Bonding With Bankers
If the Knowledge Lab succeeds in defining and designing the next wave of commerce-enabling technology, it will in many ways be a move to NCR’s roots. After all, the corporation was founded in 1884 as one of the earliest cash-register manufacturers. Originally called the National Cash Register Company, NCR was for decades a leader in banking and consumer-transaction technology. But in the 1980s, NCR got big for its boots, spreading itself into a number of loosely associated businesses (there was even an NCR PC).
By the end of the 1980s, NCR had been overshadowed by younger organizations driving the personal computer revolution. Without the economies of scale that allowed upstarts such as Compaq and Dell to manufacture competitively, the company began suffering heavy losses-despite the growing importance of two core strengths: ATM and point-of-sale technology. By the mid-1990s, it was clear NCR needed to change. Moreover, the change needed to be highly visible, re-establishing NCR’s reputation for innovation in the fast-paced, increasingly aggressive banking and retail marketplace.
NCR’s strategy was to outsource the manufacturing of hardware such as ATMs, cash registers and barcode scanners and concentrate on the company’s ability to gather data about customer transactions. At the same time, corporate restructuring moved NCR’s Financial Solutions Group’s headquarters to London-it was then that the Knowledge Lab was born. “We needed a point of difference,” says Kicki Wallje-Lund, Financial Solutions Group vice president of business development and the NCR executive responsible for launching the Knowledge Lab. “Our competitors had state-of-the-art banking centers to show customers visiting their HQs. We wanted something different-to be recognized as a thought leader.’”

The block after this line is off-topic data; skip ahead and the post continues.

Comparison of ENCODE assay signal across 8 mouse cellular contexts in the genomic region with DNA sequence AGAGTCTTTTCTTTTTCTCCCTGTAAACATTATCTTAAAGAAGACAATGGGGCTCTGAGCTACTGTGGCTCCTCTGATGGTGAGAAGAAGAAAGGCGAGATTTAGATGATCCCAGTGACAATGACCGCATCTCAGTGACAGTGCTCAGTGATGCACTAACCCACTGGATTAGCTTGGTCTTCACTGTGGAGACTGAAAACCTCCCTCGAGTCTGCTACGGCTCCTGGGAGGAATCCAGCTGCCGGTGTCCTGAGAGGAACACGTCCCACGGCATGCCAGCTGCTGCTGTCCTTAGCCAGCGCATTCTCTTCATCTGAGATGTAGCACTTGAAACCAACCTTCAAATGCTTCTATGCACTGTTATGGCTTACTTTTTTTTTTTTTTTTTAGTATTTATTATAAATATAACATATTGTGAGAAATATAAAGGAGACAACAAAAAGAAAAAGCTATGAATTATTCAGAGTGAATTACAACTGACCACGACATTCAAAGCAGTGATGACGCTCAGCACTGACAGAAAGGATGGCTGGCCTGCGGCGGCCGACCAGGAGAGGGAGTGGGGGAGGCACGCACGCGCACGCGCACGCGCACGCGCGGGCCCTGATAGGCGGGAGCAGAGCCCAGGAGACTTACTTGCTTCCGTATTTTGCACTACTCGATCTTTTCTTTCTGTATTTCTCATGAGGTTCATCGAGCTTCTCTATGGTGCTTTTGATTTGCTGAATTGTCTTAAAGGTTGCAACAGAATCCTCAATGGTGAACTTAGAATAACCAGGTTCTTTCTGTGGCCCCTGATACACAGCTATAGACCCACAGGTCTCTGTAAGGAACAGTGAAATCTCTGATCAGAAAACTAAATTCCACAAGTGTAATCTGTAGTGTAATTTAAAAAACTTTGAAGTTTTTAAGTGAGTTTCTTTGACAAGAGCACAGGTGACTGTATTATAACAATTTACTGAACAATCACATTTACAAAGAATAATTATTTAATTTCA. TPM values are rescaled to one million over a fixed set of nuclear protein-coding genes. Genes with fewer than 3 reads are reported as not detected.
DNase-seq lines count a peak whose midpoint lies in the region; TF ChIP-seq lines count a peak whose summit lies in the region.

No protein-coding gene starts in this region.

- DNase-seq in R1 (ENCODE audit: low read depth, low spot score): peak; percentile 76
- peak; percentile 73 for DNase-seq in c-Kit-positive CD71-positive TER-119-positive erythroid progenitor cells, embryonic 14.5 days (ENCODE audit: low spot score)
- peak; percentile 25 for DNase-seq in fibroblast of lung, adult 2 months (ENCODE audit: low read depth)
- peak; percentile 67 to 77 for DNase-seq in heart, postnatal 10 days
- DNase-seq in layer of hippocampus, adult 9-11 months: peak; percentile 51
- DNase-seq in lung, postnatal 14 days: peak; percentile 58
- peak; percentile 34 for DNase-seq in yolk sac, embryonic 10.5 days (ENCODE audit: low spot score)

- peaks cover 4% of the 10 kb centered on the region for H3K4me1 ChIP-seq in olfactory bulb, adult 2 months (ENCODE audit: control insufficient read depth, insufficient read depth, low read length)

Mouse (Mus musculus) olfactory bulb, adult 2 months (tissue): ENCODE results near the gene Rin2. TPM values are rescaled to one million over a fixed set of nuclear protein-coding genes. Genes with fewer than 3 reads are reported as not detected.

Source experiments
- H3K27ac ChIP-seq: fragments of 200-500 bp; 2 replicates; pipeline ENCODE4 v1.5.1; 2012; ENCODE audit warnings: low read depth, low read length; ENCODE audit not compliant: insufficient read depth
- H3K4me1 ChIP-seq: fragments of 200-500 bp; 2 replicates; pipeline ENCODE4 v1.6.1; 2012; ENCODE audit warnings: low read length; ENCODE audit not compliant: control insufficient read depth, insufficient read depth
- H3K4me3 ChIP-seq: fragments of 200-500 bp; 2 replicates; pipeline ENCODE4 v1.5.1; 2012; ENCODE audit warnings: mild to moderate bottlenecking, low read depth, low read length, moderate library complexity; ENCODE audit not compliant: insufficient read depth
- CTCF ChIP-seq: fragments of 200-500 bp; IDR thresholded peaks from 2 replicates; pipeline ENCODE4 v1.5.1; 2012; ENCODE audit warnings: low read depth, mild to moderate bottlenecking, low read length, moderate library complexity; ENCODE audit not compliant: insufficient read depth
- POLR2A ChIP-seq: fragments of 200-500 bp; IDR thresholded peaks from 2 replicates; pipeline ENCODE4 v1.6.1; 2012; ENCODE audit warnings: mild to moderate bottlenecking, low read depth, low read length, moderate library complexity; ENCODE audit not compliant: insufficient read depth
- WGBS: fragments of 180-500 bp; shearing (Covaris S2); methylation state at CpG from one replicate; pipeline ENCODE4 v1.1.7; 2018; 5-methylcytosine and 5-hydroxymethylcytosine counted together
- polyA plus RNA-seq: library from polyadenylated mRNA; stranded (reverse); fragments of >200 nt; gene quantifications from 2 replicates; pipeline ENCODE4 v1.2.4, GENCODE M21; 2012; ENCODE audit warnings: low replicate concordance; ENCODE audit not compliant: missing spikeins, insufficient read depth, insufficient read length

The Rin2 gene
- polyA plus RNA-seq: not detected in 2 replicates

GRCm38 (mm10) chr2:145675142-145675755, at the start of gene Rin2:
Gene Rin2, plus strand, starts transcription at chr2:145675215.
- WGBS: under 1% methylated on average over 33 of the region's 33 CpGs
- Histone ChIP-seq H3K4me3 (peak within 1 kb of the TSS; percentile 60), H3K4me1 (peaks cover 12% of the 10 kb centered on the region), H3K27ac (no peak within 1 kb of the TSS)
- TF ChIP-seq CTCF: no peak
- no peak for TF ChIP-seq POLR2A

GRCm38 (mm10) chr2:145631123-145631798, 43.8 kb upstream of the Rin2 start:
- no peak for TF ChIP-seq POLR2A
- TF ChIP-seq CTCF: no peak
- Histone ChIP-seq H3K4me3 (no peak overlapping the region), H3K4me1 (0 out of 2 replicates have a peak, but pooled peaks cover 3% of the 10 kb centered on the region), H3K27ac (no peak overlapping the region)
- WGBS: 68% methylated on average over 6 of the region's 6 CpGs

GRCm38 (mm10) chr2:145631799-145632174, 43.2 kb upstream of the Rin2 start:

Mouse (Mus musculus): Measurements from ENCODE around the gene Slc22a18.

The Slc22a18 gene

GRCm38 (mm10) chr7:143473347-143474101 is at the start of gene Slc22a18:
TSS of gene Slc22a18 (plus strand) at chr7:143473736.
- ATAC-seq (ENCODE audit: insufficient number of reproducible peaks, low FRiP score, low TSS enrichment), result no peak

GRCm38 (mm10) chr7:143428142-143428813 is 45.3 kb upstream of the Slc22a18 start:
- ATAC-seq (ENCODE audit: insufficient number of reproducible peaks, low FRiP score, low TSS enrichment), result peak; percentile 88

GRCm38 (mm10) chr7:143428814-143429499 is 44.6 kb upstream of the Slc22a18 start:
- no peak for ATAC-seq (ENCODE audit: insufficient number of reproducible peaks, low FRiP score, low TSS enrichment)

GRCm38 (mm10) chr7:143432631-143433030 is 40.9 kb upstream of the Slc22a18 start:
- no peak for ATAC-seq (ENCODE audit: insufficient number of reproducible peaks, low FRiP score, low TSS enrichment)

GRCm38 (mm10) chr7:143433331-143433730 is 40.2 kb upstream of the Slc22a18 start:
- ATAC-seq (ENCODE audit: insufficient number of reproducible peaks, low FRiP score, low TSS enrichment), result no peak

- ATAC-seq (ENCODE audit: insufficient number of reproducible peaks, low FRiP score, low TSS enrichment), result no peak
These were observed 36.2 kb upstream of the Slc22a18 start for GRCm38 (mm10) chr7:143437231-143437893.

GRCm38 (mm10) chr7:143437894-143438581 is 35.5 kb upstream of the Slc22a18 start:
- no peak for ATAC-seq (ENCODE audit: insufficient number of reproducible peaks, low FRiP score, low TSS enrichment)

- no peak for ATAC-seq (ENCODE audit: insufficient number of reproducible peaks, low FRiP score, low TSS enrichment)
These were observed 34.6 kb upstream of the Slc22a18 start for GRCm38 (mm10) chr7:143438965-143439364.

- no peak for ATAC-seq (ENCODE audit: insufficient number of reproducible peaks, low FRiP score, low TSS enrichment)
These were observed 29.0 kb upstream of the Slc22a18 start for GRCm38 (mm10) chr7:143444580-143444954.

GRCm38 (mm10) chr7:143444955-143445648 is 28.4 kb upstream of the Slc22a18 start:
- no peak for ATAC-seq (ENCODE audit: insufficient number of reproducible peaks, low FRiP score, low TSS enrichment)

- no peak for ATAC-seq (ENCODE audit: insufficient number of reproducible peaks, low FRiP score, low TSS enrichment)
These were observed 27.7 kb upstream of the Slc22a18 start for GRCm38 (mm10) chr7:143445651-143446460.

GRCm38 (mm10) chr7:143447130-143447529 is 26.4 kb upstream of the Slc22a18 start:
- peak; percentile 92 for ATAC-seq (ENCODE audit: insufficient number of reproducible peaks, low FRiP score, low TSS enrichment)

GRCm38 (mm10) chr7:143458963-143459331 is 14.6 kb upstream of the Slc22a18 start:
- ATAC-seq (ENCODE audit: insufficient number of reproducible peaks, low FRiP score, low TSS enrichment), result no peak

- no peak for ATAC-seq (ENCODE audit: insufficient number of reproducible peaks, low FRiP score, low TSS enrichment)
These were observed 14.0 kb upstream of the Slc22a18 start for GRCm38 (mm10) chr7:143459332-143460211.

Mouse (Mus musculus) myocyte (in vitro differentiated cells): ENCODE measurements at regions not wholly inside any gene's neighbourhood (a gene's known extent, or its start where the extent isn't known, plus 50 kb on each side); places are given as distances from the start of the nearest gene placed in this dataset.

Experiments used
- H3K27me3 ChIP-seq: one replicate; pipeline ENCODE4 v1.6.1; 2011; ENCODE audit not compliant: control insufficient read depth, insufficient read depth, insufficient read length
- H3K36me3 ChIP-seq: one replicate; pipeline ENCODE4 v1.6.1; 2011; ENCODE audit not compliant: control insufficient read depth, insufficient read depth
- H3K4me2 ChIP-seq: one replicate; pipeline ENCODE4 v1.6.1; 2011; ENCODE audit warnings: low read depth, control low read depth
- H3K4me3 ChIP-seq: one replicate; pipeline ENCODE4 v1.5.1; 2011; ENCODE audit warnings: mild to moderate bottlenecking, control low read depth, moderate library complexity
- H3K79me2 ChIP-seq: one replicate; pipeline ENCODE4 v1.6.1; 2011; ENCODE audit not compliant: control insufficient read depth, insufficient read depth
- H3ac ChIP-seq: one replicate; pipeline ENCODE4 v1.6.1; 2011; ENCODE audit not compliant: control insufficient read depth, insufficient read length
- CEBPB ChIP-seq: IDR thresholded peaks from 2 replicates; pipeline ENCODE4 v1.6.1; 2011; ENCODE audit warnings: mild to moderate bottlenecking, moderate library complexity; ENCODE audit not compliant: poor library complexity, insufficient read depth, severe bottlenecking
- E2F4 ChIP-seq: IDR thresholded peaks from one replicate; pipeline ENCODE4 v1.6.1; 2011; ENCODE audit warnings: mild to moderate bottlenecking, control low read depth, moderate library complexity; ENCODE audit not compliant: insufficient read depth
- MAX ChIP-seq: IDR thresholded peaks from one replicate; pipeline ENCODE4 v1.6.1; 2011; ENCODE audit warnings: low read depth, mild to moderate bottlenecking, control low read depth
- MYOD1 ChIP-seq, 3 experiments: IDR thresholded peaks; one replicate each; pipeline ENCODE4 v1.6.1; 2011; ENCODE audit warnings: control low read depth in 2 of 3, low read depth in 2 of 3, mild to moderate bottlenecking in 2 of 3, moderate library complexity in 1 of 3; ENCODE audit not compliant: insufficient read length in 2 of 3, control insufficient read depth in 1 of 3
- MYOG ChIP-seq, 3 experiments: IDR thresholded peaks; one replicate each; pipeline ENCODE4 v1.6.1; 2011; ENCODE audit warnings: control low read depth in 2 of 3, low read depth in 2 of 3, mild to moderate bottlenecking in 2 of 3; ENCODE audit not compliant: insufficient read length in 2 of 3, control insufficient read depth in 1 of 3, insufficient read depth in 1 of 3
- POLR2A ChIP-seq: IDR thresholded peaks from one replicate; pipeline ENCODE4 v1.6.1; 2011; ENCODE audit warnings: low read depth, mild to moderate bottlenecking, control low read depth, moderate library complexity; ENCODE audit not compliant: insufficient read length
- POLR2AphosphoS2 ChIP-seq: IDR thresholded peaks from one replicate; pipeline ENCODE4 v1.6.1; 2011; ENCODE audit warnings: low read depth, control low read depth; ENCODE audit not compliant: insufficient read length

The proposed structure of the lab was intriguing: Although launched and housed by NCR, it would be co-funded by the Financial Solutions division’s customers-the banks. This would not only offset some investment costs (NCR spent 3.5 million, or about $5.5 million, in the first year), Wallje-Lund explains, but also help the company forge stronger relationships with its customers. Rather than simply paying money up front for an entitlement to research results or regular reports, banks were invited to become partners (in NCR-speak, “members”). Member banks could join an advisory board and have a say in the conception and utilization of Knowledge Lab concepts. Members were invited to contribute to the lab’s research by, for example, coordinating consumer trials.
Initially, there was skepticism within NCR as to whether customers would pay, Wallje-Lund says. But the lab secured a high-profile portfolio of commercial partners, including Barclays Bank, HSBC, Sun Trust and Wells Fargo. “The level of interest exceeded our initial targets,” she adds. The first year, 10 banks each contributed $25,000. This year, two dozen are contributing up to $50,000 apiece while NCR has upped its annual investment to 4 million to 5 million ($6.3 million to $7.9 million).
Indeed, the biggest challenge wasn’t finding sponsors but getting the right people to work in the lab, Wallje-Lund says. “We found ourselves in a catch-22 situation: We needed to change people’s perceptions about NCR if we were to convince them to come to us rather than, say, Microsoft. The trouble was, we couldn’t do this until we had the right people in situ.”
Luring Stephen Emmott away from Bell Labs was a key accomplishment, one that’s drawing kudos from Knowledge Lab members. “He’s a marvelous leader, and a visionary,” gushes Roger Alexander, managing director of the emerging markets group at Barclays Bank. Alexander is confident that NCR is giving Emmott and his lab enough latitude to operate productively.
It was exactly this promise of the “freedom to innovate” that drew Emmott to the Knowledge Lab. “All they said to me was You can do whatever you want,’” he explains. “Of course, there was a tacit assumption that this would be relevant to technology, but the key was they did not tie me specifically to e-commerce, or even banking technology.”